Saturday, September 25, 2010

Using Sharepoint Lists with Python

Continuing my tradition of shoving Python into new and unusual places, I recently worked out how to use Python to post items to a Sharepoint List.

We use Sharepoint for some of our intranet needs, and I was experimenting with error-reporting workflows. While I ultimately didn't stick with Sharepoint for this purpose, the Python code worked fine and I wanted to share.

First, a few things to note. Sharepoint uses several SOAP-based webservices as a means of exposing functionality to other tools/languages. One of these is for manipulating Lists, which are Sharepoint's basic storehouse for items that hold arbitrary columns/fields of data.

I was unfamiliar with SOAP prior to this, and ended up using the "suds" extension for Python to help with the formatting. Suds is necessary to run the examples below, and can be downloaded on the Suds SourceForge page.

The "sharepoint" module I'm posting below has basic usage like this:

import sharepoint

item_data = {
   'item_id'   : 32,
   'Log Time'  : datetime.datetime.now( ),
   'Message'   : 'Sharepoint is rather obtuse',
   'User Name' : 'adam.pletcher',
}

sp_list = sharepoint.Sharepoint_List( 'http://sp_server/some_site/', 'Sharepoint List Name', 'domain_name', 'user_name', 'rot13_encoded_password' )
result = sp_list.add_item( item_data )
Walking through the above, first we create a simple dictionary of key/value pairs. The keys are the Sharepoint names for the columns in your list, and the values are the values you wish to submit for your new list item. Then, we construct a Sharepoint_List instance, passing it the site URL, List Name, domain, user and password. Finally, call our add_item method on that object, passing it the data dictionary we made.

The add_item method accepts most data types, including Python datetime objects, as shown. You can easily extend add_item to do something more elaborate.

One thing to watch out for is the list's column/field names used in your dictionary. These must be strings matching the true Sharepoint names of your fields. Even if you rename a column later, it's true name will not change once the list has been created. The only flexibility I currently provide in add_item is the ability to leave spaces in the field names.

I experimented with NTLM as a means of using the current user's Windows Authentication instead of requiring the username/pass each time. I was not successful in that, however... if anyone has success there I'd love to hear about it. As it stands, the Sharepoint_List class requires the username and a ROT-13 encoded password. If you've never encoded anything, here's how to do that from a Python prompt:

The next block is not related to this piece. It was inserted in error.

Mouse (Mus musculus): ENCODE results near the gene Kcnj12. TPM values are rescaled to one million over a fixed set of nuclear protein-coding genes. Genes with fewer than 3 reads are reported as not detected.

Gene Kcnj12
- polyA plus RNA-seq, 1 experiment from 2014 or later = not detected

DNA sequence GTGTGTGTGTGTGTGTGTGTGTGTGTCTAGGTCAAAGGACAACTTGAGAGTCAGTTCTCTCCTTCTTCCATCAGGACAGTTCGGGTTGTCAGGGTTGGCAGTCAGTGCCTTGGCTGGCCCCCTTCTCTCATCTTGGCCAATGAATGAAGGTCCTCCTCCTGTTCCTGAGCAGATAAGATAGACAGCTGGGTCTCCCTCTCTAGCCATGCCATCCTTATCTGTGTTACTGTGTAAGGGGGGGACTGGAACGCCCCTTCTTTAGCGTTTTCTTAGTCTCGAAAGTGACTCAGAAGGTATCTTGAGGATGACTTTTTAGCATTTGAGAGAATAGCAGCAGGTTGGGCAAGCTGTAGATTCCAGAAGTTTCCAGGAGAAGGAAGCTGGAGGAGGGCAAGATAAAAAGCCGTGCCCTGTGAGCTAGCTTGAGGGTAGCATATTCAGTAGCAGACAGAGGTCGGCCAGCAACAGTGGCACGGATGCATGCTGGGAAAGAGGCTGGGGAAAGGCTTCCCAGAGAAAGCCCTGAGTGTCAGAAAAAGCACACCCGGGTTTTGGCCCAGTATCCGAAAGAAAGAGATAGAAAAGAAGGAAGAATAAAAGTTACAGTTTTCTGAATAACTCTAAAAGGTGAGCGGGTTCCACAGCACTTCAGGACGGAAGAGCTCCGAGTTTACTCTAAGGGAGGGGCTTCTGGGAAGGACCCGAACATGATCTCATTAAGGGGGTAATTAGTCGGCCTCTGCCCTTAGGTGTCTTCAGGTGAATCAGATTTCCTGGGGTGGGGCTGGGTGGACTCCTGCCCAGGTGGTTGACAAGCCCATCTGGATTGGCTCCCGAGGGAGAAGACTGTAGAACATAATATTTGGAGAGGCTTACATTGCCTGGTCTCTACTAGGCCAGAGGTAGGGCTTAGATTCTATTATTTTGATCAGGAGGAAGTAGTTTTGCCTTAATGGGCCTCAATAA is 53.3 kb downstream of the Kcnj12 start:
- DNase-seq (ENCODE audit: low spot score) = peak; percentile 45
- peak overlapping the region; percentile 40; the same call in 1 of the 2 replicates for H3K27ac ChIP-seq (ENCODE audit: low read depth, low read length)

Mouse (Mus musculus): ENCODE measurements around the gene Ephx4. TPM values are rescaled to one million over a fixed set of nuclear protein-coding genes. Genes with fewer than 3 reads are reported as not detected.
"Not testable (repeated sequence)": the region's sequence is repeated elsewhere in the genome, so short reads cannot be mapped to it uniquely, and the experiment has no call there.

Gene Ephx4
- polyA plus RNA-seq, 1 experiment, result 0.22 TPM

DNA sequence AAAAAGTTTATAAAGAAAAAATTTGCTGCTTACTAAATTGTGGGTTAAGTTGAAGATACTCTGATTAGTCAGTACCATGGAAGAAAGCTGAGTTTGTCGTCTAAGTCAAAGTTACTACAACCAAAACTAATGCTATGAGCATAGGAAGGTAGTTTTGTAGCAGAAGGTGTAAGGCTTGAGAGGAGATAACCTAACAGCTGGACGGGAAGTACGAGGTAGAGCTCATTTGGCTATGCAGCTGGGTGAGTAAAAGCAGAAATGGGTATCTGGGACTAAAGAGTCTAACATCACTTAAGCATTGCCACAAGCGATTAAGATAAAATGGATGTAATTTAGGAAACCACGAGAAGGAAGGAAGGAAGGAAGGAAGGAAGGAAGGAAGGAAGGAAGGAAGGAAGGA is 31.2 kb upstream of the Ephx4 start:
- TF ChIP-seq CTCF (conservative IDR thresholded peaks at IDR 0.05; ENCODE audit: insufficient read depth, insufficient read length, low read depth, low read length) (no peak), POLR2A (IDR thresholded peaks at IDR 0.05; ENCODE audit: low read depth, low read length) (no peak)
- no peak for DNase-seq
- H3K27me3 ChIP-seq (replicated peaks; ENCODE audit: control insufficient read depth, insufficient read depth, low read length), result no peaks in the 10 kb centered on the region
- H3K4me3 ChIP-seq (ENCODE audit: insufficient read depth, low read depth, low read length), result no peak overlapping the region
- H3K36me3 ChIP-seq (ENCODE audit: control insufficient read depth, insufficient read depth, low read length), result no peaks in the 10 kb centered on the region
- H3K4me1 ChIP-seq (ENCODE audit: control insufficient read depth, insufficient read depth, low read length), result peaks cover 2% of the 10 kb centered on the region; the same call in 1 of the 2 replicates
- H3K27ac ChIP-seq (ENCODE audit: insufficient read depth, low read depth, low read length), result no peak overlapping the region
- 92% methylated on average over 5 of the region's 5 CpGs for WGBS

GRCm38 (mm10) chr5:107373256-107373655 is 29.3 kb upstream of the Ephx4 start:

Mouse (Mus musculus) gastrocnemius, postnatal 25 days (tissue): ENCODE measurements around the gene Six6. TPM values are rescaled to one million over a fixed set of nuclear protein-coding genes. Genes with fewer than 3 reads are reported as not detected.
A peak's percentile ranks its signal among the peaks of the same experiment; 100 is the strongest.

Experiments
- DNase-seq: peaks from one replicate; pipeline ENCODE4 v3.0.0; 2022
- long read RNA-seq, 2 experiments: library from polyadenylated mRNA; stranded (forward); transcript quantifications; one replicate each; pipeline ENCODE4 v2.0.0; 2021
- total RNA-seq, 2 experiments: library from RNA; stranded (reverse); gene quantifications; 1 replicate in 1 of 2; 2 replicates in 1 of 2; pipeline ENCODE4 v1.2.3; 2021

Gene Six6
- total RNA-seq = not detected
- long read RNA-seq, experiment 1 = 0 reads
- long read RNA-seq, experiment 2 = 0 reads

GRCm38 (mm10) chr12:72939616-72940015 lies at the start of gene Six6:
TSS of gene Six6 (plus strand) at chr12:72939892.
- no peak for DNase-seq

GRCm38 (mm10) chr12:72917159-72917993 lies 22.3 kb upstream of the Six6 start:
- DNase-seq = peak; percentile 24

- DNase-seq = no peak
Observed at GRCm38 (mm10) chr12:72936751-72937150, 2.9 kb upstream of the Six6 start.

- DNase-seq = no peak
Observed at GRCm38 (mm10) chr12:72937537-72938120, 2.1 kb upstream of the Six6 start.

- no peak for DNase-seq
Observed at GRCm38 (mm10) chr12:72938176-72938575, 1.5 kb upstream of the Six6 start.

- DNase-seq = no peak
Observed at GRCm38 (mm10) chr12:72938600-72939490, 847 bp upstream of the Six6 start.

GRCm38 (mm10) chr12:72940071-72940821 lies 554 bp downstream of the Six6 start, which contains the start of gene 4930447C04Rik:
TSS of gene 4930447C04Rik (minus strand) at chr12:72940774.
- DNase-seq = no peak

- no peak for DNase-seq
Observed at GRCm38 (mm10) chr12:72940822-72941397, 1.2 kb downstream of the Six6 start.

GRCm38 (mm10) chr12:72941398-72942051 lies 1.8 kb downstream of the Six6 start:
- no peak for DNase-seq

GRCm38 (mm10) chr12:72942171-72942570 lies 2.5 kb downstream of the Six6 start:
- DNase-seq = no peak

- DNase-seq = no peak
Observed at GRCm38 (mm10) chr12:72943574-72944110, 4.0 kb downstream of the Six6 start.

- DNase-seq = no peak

>>> 'my_password'.encode( 'rot-13' )
'zl_cnffjbeq'
The complete "sharepoint" module described here can be downloaded below. Adding an item isn't the only thing the Sharepoint lists webservice offers. You can use the framework in this module to do more including edits, deletes and other actions.

Python_Sharepoint.zip (3 KB)

6 comments:

Strzelewicz Alexandre said...
This comment has been removed by a blog administrator.
Daniel said...

Thanks. Your code was a useful starting point. I like working with the suds client object directly.

To make this example work with suds 0.4, you will have to wrap any XML arguments with Raw():

client.service.GetListItems(listName, '', Raw(Element('Query').append('Where')), ...)

instead of

GetListItems(listName, '', Element('ns1:query').append(Element('Query').append('Where'))

which works in suds 0.3.9 but fails in suds 0.4.

suds will create the tag for the parameter name, so there's no need to create Element('ns1:parameterName') when using Raw(). You may also pass plain text to Raw().

ajung said...

You may also check into haufe.sharepoint: http://pypi.python.org/pypi/haufe.sharepoint

Stefan Høj-Edwards said...

In your source code, you are using a rather extensive __doc__ string formatting, e.g.:

######################
*Arguments:*
* ``item_data`` ...

*Returns:*
* Service_Command_Result object containing result of add command

*Examples:* ::
(code)
######################


Can you refer to what sort of format it is and if it can be used with some sort of documentation pipeline?

Adam Pletcher said...

@Stefan:
At work we use Sphinx for building HTML documentation:
http://sphinx.pocoo.org/

It uses "reStructuredText" markup, which is what you see in those docstrings.

We've been very happy using Sphinx for documentation building. It's also used to build the official Python documentation, seen in action here:
http://docs.python.org/

Mangesh said...

Is it possible to read the item from sharepoint list?
Can you provide short example?